Ms. Rousseff, a former Marxist guerrilla who was imprisoned and tortured during the country's dictatorship, has said repeatedly she has no intention of resigning.

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However, she cannot govern – even as Brazil faces its sharpest economic contraction in the past 100 years. The economy shrank by 3.8 per cent last year. Ms. Rousseff, after trying to subsidize and spend her way out of the recession, reluctantly adopted an austerity program late last year. But she has not been able to get her opponents in Congress to pass it, and the currency and investment have tanked.

This week, the major business and industrial lobby groups plastered the media with advertisements demanding her impeachment, and Tuesday's news that she had lost the PMDB's support sent the stock market briefly soaring. Unemployment continues to rise, and it is becoming increasingly clear that the group suffering most is the middle class created in the past decade, with the bulk of job losses in the blue- and pink-collar sectors.

Ms. Rousseff blamed her opponents for the fact that the government has not been able to stanch these losses. "Without political stability, we try, we try, we try, but things don't go forward – we need stability in order to return to growth and creating jobs," she said on Thursday.

Even impeachment does not promise an end to the crisis. Ms. Rousseff would, in theory, be replaced by Vice-President Michel Temer of the PMDB. But he is the subject of at least two corruption allegations; he faces a case in the Electoral Court that could keep him from the presidency (Ms. Rousseff is also named in the case), and only 1 per cent of Brazilians said they would vote for him as president.

"Dilma staying or going, neither will solve the country's problems," said Sonia Fleury, a political scientist with the Getulio Vargas Foundation, a Rio university. "Half the country is in favour of impeachment and half is not. If she stays, the opposition will continue to impede her ability to govern – and if another person takes power, the other side will block them, because they will not have legitimacy of votes."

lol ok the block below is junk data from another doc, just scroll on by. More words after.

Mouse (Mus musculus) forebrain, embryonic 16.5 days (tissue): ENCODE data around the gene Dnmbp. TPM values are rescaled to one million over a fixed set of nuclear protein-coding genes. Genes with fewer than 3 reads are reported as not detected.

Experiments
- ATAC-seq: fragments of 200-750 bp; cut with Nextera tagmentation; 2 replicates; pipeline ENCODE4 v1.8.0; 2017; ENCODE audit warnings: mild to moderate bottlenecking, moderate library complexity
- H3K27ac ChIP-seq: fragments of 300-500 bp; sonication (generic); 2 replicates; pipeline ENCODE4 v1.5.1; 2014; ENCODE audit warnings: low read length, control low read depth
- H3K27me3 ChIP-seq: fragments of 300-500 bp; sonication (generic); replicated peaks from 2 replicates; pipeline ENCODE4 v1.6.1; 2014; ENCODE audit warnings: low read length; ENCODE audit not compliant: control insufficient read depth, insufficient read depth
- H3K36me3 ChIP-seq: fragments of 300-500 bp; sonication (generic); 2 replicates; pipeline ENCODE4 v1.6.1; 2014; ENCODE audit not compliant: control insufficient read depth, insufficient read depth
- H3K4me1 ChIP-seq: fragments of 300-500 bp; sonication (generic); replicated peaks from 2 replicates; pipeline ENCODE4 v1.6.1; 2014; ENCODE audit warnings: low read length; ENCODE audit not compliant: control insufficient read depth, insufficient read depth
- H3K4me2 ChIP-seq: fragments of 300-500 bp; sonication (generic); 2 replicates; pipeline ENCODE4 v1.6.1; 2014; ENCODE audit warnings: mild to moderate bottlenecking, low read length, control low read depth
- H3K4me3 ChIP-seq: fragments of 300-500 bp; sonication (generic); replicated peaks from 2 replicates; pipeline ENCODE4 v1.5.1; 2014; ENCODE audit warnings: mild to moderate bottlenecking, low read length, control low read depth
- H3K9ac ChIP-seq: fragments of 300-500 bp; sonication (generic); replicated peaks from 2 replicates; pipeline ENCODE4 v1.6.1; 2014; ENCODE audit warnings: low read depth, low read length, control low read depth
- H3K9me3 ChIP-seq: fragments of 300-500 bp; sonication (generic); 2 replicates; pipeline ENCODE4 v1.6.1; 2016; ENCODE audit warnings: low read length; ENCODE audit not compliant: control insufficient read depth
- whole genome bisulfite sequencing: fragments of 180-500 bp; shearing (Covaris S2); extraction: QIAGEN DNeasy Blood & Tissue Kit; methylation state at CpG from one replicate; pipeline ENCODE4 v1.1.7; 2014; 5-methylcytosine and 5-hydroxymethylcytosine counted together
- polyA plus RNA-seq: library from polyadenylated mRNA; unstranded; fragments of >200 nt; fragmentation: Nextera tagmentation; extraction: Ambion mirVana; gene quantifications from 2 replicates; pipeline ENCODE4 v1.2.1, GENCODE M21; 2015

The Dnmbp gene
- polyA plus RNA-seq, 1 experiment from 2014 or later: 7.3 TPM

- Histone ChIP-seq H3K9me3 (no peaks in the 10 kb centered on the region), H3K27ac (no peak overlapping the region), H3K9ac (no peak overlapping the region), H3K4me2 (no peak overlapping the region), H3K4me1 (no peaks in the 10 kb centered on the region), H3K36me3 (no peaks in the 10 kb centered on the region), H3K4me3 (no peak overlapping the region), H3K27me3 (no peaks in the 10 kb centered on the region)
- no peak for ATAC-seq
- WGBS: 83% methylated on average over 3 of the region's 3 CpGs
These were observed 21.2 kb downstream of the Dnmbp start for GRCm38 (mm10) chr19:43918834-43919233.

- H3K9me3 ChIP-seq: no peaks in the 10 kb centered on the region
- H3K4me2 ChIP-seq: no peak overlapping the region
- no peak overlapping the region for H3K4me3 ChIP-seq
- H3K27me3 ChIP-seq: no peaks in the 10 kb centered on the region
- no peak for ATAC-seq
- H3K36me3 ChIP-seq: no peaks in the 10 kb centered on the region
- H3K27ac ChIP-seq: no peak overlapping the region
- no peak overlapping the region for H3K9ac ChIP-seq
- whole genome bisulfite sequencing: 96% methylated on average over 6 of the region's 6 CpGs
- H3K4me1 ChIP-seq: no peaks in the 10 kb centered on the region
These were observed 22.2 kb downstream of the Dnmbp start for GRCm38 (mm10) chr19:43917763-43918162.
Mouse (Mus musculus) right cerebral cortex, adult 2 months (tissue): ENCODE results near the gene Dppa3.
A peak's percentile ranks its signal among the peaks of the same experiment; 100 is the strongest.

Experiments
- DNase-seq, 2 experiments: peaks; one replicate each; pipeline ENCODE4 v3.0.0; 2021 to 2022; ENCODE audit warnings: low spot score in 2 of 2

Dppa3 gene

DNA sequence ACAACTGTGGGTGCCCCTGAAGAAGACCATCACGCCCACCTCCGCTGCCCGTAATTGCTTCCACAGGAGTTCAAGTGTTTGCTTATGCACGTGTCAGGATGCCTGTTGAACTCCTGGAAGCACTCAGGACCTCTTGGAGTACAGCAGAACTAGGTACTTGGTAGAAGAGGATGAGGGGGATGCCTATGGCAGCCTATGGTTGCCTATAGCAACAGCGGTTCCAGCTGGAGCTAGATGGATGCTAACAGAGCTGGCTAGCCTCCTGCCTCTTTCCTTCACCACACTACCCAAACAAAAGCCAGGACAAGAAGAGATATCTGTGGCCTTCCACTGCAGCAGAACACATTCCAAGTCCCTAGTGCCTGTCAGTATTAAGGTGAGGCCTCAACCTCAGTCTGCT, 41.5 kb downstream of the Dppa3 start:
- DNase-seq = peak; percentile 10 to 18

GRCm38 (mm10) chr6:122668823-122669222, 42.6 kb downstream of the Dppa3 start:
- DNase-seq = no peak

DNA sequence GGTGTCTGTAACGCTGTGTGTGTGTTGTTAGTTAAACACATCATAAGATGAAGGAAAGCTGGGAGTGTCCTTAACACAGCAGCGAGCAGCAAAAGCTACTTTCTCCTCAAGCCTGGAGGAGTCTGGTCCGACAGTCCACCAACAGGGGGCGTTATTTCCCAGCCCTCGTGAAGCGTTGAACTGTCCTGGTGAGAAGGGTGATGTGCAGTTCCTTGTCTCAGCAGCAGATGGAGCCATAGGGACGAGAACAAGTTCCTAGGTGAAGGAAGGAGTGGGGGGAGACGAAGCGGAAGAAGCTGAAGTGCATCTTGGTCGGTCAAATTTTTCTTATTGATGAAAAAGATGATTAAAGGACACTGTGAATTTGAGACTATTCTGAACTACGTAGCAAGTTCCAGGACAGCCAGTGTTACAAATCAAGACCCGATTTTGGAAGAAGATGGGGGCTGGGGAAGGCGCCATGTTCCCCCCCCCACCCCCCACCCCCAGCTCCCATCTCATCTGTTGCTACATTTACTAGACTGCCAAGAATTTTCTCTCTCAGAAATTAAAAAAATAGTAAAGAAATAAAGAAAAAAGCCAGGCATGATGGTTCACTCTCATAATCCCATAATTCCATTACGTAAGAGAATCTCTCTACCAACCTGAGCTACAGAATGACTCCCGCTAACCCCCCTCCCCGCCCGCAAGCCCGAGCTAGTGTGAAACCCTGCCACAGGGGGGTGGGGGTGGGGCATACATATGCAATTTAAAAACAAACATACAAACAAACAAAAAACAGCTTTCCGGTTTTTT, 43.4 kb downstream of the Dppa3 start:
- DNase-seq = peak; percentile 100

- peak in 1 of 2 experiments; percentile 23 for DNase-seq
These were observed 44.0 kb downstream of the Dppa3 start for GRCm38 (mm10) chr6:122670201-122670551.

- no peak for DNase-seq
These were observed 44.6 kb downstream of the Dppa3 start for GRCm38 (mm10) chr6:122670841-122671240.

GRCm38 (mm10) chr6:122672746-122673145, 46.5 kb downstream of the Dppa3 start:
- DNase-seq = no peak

Even critics of Ms. Rousseff this week acknowledged that she has permitted the Lava Jato investigation to proceed largely unhindered, even though her own party and ministers have been key targets.

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Some are concerned that, should the PMDB (which has the largest number of politicians under investigation, for some of the most audacious alleged crimes) take power, they could move to shut Lava Jato down.

Carlos Fernando dos Santos Lima, a Lava Jato prosecutor, spoke this week about the fact that his office and the federal police were able to investigate because of the "non-interference of the political powers," unlike under previous governments. "I want to believe that a change [in government] will not mean a change in the trajectory of the public prosecutors," he said in a lecture in Sao Paulo on Wednesday.

Supreme Court Justice Luis Barroso articulated the sentiment of many Brazilians the next day in a discussion with graduate students, when he mentioned a widely reproduced photograph taken as the PMDB announced it was leaving government. It showed a group of senior political figures cheering – among them Eduardo Cunha, the PMDB leader in Congress and chief architect of the impeachment, who has been charged with taking more than $5-million (U.S.) in bribes, and others who also face investigation or charges.

"Those people who were raising their arms, I saw them – oh my God!" he said. "Is this the alternative of power?"